[Critical update: Several weeks after this story was published, the startup profiled in it postponed its Indiegogo campaign and refunded its backers' money in response to allegations that several of the founders behind it had failed to deliver on promises of earlier crowdfunded products. You can read the backstory here.  I regret not vetting the founders' past records more thoroughly before writing about them. In the interest of transparency, I'm leaving this post up as originally published.]

Getting the right nutrients into your body on a regular basis is apparently such a demanding chore, some people are punting on food altogether.  A company called Soylent has raised more than $20 million to produce and market a bland-tasting powder that can be mixed with water and substituted for all meals. In Silicon Valley, where optimizing one’s performance at work and play is a collective obsession, they’re literally eating it up.

But for Soylent to be the perfect solution for you, you need to be a creature of habit to an extreme degree. If you’re not, your nutritional needs may vary considerably from day to day – because you missed a workout and then made up for it with an extra hard one, because blueberries are in season and you’ve been scarfing them down like a maniac, because you were up all night with a crying baby. Sometimes your nutritional needs and activity coincide and you feel great; sometimes they don’t and you feel logy or hungry. 

Steve Lamarre, CEO of a startup called FitNatic, calls this up-and-down nutritional cycle “the wave.” He experienced it four years ago while working two jobs, one in construction and one at a startup, while trying to keep up a demanding fitness regimen. “I realized my main pain point was nutrition,” he says. 

He came up with an idea for a device that would blend and dispense individual servings of nutritional supplements tailored to his needs in that moment. That device now exists. It’s called the Nourish, and last week Boston-based FitNatic launched an Indiegogo crowdfunding campaign seeking $65,000 to fund initial production.

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Nourish looks and works more or less like a fancy Keurig espresso machine. On top of it sit 16 pods, or “seeds,” that can be filled with a host of different supplements – “anything you can find at a GNC,” Lamarre says. Through integrations with the most popular wearable fitness trackers and food-logging apps, including Fitbit, Apple Watch, Jawbone UP, MyFitnessPal and LoseIt, Nourish plots your nutritional profile for that day. If you got less sleep than usual the night before, it will put a little extra caffeine in your morning shot; if you just finished a half-marathon, you’ll get creatine for muscle recovery; and so on.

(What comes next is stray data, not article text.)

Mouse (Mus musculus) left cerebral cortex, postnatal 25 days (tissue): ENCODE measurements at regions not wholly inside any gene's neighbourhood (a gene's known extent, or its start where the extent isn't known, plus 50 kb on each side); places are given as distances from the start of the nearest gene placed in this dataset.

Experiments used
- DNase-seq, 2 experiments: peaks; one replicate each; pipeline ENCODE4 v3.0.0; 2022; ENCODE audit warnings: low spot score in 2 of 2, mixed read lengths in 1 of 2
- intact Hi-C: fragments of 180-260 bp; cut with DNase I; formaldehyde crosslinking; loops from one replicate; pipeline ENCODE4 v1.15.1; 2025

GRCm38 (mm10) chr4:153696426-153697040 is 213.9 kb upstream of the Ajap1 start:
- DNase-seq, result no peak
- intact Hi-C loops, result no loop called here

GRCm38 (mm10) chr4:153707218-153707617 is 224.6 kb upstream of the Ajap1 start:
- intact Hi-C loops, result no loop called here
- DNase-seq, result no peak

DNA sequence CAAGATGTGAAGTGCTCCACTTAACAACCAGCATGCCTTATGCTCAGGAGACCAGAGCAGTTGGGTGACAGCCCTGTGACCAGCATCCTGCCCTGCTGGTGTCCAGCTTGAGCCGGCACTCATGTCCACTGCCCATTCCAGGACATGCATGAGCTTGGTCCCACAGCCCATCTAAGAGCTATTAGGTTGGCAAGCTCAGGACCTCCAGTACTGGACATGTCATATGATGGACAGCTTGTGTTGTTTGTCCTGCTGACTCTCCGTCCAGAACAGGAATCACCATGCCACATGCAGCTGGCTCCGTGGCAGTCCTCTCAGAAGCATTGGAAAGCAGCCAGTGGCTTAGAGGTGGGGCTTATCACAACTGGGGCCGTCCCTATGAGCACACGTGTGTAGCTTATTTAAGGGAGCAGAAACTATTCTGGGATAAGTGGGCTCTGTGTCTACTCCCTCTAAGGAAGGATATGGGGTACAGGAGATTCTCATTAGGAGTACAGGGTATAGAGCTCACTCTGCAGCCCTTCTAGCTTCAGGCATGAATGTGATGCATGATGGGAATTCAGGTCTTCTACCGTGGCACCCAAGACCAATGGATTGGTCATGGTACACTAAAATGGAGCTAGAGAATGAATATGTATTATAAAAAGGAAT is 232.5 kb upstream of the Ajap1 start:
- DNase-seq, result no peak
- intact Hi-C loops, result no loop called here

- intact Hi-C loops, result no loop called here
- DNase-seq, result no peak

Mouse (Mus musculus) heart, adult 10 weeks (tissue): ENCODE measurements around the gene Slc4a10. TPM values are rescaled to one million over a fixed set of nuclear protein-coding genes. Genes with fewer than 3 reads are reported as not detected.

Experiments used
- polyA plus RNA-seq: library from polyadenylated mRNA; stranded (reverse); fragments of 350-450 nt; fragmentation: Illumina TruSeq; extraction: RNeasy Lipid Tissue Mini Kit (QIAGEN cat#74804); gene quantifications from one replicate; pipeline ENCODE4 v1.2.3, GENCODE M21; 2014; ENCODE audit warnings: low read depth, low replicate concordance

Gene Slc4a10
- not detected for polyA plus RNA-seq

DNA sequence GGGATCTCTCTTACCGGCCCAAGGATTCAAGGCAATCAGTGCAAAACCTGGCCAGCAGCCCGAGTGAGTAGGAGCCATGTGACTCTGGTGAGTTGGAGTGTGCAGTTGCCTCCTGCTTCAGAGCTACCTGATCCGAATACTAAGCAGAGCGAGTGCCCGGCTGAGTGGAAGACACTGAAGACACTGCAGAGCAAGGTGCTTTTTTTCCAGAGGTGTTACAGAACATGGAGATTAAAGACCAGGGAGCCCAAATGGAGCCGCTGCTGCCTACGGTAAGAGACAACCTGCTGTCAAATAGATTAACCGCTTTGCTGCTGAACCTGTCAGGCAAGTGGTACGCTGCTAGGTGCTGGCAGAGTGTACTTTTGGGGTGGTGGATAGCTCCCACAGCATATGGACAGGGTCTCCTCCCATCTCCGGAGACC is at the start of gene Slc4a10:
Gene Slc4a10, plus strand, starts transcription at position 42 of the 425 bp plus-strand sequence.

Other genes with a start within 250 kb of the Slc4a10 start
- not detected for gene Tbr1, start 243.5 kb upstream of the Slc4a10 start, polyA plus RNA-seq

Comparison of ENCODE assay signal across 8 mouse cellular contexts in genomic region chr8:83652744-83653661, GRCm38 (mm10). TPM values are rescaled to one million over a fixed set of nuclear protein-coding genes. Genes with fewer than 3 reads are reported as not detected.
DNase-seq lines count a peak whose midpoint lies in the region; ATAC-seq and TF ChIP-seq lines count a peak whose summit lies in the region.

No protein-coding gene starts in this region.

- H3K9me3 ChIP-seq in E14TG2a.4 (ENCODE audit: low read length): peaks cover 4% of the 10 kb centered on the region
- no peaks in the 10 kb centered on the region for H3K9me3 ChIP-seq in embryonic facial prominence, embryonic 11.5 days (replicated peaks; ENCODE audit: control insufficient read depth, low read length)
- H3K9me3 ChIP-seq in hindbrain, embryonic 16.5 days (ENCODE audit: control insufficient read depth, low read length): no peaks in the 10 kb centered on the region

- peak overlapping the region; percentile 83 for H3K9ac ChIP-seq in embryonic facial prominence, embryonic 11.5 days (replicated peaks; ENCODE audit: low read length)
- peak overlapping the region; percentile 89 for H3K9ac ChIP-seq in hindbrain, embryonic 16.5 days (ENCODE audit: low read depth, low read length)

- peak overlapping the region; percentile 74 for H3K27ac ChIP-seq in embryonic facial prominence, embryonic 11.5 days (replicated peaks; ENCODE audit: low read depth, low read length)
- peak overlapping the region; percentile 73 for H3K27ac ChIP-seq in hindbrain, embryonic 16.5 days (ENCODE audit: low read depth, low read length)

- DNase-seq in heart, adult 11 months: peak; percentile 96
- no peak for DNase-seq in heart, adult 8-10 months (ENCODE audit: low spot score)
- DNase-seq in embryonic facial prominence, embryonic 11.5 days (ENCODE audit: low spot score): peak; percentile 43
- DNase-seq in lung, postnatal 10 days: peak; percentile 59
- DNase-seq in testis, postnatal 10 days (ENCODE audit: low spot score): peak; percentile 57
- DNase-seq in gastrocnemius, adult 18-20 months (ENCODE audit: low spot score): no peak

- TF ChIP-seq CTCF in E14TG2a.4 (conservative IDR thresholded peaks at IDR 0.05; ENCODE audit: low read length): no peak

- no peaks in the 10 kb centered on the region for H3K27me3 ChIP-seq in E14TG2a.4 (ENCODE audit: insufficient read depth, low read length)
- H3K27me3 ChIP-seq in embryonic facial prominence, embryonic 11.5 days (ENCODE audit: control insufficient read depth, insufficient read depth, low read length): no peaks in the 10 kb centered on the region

“We’re just trying to get you to homeostasis,” says Tim Butler, the company’s chief science officer and a nutritionist who has worked with professional and Masters athletes. “We try to take the guesswork out of nutrition.” He promises all the science behind it is rigorously peer-reviewed: "We're not just throwing Dr. Oz stuff at you."

A $299 contribution to the Indiegogo campaign gets one of the first devices and a one-month supply of supplements. The company intends to operate on a razors-and-blades model, selling the devices near cost and making its margins on the nutrients. Lamarre says the target customer is what he calls the “Crossfit mom,” someone who’s serious about fitness but too busy to spend much time mapping out a diet plan. “Instead of just telling you you did 10,000 steps, we tell you what to do with that data,” he says.